# ECG Heartbeat Analysis (Python)

## ECG Motifs - Annotation Vectors¶

Annotation vectors are a series of numbers in the range [0, 1] which correspond to how significant a motif is at that index. For example, a 1 in the AV means that any motif starting at that index is heavily important and should be conserved whereas a 0 means that the motif can be discarded or ignored. As a result, annotation vectors allow you to ignore stop words or insigificant patterns in your data. This example shows you the basics of using annotation vectors on real-world data to select for specific motifs or patterns.

### Data Overview¶

The data is a snippet from a large collection of ECG heartbeat data from the LTAF-71 database. The first half of this time series contains the calibration signal whereas the second half contains the actual ECG heartbeat.

In [1]:
import matrixprofile as mp
import numpy as np

from matplotlib import pyplot as plt
%matplotlib inline

In [2]:
ecg = mp.datasets.load('ecg-heartbeat-av')
ts = ecg['data']
window_size = 150


### Motifs with Matrix Profile¶

Let's compute the regular matrix profile and use that to find our top motif.

In [3]:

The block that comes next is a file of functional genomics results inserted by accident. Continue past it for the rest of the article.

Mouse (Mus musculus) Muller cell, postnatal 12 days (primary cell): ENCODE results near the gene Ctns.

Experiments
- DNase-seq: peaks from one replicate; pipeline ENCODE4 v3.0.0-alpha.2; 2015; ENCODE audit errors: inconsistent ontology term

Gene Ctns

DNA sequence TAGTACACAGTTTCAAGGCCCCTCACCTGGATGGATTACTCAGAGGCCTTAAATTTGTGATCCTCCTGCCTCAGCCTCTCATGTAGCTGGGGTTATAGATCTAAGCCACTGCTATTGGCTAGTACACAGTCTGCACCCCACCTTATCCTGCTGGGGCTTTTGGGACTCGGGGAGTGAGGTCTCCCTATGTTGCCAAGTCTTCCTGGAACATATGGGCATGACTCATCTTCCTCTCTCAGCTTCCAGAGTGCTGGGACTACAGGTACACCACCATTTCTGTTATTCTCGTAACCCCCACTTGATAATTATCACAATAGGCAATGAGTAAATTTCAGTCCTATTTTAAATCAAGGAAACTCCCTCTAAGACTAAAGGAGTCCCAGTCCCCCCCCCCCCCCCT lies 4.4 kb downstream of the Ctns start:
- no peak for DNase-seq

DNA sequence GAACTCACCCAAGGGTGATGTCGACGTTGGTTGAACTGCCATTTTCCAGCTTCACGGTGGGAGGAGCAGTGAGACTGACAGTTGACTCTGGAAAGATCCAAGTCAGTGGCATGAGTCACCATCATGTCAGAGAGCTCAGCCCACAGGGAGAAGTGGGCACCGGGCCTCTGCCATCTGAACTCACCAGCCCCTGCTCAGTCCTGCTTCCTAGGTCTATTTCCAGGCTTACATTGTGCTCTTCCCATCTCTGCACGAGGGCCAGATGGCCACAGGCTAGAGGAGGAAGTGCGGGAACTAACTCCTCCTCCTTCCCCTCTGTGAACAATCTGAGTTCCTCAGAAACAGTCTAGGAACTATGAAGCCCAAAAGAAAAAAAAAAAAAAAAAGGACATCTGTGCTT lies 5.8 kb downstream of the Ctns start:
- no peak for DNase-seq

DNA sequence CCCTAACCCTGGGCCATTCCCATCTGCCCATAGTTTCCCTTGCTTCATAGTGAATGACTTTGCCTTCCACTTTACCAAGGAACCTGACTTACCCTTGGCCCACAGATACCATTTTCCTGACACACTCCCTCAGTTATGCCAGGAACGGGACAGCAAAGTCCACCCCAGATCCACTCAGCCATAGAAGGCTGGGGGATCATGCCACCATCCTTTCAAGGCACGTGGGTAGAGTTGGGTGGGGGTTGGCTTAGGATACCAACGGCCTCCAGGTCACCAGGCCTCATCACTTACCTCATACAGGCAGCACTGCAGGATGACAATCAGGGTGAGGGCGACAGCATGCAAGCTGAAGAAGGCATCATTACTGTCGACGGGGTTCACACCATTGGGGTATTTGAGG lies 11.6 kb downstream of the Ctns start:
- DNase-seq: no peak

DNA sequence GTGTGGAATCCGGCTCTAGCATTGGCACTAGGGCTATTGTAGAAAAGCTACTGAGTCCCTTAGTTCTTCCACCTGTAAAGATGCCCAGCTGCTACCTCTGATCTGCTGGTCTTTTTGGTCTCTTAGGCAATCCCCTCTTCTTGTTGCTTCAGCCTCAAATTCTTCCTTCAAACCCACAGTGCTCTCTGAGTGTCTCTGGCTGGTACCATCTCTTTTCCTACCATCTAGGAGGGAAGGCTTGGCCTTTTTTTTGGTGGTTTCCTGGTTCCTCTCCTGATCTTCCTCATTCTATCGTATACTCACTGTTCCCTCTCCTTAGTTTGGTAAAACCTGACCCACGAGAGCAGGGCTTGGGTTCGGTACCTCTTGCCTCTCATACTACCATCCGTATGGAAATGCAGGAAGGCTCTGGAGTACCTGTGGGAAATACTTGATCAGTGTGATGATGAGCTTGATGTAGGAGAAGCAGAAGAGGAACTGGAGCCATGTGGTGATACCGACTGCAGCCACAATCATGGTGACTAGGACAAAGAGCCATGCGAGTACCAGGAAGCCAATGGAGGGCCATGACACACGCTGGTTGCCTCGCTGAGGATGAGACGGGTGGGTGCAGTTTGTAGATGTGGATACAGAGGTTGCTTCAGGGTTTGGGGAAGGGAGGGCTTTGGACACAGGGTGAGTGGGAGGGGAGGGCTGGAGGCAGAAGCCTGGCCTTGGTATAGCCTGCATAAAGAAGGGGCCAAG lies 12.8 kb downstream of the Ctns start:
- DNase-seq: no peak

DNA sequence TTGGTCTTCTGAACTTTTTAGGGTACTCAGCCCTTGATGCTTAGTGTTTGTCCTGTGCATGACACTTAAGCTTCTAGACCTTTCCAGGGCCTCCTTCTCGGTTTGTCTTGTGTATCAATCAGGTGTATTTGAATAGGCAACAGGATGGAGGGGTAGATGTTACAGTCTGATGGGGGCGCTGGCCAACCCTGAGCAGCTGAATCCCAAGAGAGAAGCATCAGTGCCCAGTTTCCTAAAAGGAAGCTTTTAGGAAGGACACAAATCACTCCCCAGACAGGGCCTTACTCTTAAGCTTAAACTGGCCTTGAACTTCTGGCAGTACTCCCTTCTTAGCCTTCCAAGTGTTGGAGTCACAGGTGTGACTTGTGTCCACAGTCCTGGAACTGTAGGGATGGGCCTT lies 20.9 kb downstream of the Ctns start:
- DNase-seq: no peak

profile = mp.compute(ts, windows=window_size)
profile = mp.discover.motifs(profile, k=1)

In [4]:
figures = mp.visualize(profile)


As can be seen above, the top motif is the calibration signal. The reason why is because the calibration signal is more well-conserved than the heartbeat signal, which may have variance due to the slight irregularity of a heartbeat. However, since we have the domain-specific knowledge that the calibration signal should be ignored, we can use annotation vectors to help us discard the calibration signal motif.

In [5]:
# note the calibration signal starts to fade after the 1200th data point
threshold = 1200

# fill in first 1200 data points with 0s and rest with 1s to indicate
# that the calibration signal is not as important as heartbeat
av = np.append(np.zeros(threshold), np.ones(len(profile['mp']) - threshold))


### Motifs with Corrected Matrix Profile¶

Now we can apply the AV that we created to our original matrix profile and get a "corrected" matrix profile, or CMP. We can then use this CMP to re-discover the top motif.

In [6]:
profile = mp.transform.apply_av(profile, "custom", av)
profile = mp.discover.motifs(profile, k=1, use_cmp=True)

In [7]:
figures = mp.visualize(profile)


Note how the top motif is now the heartbeat motif, which is the one we wanted to select. With domain-specific knowledge about the time series you are analyzing, annotation vectors can be an important tool in selecting for motifs that are important and ignoring motifs that are irrelevant.

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